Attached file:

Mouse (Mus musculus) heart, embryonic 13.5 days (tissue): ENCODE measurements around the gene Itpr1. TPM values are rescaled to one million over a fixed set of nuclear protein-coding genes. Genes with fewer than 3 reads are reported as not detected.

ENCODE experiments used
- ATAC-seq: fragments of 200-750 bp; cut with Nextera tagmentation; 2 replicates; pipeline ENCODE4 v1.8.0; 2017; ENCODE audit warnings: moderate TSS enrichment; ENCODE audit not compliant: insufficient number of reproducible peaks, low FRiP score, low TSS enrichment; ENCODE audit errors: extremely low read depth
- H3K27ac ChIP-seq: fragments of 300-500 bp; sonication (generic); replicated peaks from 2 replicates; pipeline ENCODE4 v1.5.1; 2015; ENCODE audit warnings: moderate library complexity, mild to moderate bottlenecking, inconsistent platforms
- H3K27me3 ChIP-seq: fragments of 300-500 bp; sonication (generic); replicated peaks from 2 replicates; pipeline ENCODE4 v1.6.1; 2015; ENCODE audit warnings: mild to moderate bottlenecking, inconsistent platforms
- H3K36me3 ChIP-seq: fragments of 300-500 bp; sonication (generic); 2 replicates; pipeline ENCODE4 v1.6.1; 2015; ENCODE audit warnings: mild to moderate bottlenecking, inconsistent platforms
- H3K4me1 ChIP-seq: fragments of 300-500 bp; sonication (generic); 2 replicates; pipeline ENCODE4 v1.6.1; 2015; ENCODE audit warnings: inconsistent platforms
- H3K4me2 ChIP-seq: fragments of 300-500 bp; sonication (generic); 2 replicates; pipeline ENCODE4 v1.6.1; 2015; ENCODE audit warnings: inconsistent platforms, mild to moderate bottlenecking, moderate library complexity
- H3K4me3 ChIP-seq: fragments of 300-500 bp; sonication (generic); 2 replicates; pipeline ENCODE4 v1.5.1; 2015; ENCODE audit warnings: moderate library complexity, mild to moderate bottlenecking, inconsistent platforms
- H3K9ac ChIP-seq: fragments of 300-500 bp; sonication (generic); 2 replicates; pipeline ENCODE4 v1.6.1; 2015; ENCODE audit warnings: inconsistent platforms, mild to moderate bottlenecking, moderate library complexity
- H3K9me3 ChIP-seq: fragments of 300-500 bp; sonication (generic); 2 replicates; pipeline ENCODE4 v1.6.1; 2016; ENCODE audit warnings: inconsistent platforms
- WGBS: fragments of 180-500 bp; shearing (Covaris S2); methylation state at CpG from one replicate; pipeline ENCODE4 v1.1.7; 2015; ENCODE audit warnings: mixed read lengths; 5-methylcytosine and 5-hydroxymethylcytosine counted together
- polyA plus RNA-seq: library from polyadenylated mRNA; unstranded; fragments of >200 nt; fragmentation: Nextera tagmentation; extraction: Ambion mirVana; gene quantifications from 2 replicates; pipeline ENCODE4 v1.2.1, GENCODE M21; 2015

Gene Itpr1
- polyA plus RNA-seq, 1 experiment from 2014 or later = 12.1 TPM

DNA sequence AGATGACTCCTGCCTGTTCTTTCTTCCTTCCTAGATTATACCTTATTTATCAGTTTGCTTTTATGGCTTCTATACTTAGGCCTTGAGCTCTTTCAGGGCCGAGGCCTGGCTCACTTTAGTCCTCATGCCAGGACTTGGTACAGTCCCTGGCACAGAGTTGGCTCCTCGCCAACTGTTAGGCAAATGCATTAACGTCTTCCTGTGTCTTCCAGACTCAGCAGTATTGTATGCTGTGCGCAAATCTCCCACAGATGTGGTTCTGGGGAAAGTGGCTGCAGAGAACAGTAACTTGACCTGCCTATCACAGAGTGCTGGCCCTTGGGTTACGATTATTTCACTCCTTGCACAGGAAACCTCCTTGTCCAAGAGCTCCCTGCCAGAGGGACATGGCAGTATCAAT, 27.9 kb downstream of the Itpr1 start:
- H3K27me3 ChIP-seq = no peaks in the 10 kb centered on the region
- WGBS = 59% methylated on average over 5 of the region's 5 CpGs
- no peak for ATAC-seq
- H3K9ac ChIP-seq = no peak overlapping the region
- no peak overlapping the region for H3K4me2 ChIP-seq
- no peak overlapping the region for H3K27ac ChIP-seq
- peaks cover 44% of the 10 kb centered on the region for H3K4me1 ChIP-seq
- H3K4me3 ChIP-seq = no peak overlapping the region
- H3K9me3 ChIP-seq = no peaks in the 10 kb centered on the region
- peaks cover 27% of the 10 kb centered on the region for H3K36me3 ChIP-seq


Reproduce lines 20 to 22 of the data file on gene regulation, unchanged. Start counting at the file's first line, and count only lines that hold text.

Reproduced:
- H3K9ac ChIP-seq = no peak overlapping the region
- no peak overlapping the region for H3K4me2 ChIP-seq
- no peak overlapping the region for H3K27ac ChIP-seq